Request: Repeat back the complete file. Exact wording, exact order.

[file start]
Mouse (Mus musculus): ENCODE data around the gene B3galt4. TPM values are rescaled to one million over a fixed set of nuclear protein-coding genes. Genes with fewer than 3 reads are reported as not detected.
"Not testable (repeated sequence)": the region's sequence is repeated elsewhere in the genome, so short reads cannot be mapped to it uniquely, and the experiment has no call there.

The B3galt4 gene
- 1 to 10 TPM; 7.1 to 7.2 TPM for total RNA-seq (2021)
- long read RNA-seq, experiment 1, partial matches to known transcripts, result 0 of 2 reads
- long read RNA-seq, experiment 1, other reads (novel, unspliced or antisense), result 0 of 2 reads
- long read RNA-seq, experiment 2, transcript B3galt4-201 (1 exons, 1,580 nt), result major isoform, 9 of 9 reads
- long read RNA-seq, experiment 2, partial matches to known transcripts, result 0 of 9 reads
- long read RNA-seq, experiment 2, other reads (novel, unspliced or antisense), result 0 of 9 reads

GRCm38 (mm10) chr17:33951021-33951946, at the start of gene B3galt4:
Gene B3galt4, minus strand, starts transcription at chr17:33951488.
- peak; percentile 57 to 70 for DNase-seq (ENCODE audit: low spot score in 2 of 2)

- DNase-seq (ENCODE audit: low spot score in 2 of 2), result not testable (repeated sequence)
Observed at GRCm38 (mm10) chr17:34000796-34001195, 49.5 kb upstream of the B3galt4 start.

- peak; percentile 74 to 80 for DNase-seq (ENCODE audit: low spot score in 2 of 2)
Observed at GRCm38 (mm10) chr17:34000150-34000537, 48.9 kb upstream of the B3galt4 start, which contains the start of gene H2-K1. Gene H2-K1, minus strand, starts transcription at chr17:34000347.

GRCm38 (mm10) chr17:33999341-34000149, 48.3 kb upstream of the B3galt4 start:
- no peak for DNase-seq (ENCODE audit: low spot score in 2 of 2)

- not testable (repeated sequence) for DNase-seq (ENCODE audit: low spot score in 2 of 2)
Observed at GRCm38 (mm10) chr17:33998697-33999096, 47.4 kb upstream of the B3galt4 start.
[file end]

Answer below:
Mouse (Mus musculus): ENCODE data around the gene B3galt4. TPM values are rescaled to one million over a fixed set of nuclear protein-coding genes. Genes with fewer than 3 reads are reported as not detected.
"Not testable (repeated sequence)": the region's sequence is repeated elsewhere in the genome, so short reads cannot be mapped to it uniquely, and the experiment has no call there.

The B3galt4 gene
- 1 to 10 TPM; 7.1 to 7.2 TPM for total RNA-seq (2021)
- long read RNA-seq, experiment 1, partial matches to known transcripts, result 0 of 2 reads
- long read RNA-seq, experiment 1, other reads (novel, unspliced or antisense), result 0 of 2 reads
- long read RNA-seq, experiment 2, transcript B3galt4-201 (1 exons, 1,580 nt), result major isoform, 9 of 9 reads
- long read RNA-seq, experiment 2, partial matches to known transcripts, result 0 of 9 reads
- long read RNA-seq, experiment 2, other reads (novel, unspliced or antisense), result 0 of 9 reads

GRCm38 (mm10) chr17:33951021-33951946, at the start of gene B3galt4:
Gene B3galt4, minus strand, starts transcription at chr17:33951488.
- peak; percentile 57 to 70 for DNase-seq (ENCODE audit: low spot score in 2 of 2)

- DNase-seq (ENCODE audit: low spot score in 2 of 2), result not testable (repeated sequence)
Observed at GRCm38 (mm10) chr17:34000796-34001195, 49.5 kb upstream of the B3galt4 start.

- peak; percentile 74 to 80 for DNase-seq (ENCODE audit: low spot score in 2 of 2)
Observed at GRCm38 (mm10) chr17:34000150-34000537, 48.9 kb upstream of the B3galt4 start, which contains the start of gene H2-K1. Gene H2-K1, minus strand, starts transcription at chr17:34000347.

GRCm38 (mm10) chr17:33999341-34000149, 48.3 kb upstream of the B3galt4 start:
- no peak for DNase-seq (ENCODE audit: low spot score in 2 of 2)

- not testable (repeated sequence) for DNase-seq (ENCODE audit: low spot score in 2 of 2)
Observed at GRCm38 (mm10) chr17:33998697-33999096, 47.4 kb upstream of the B3galt4 start.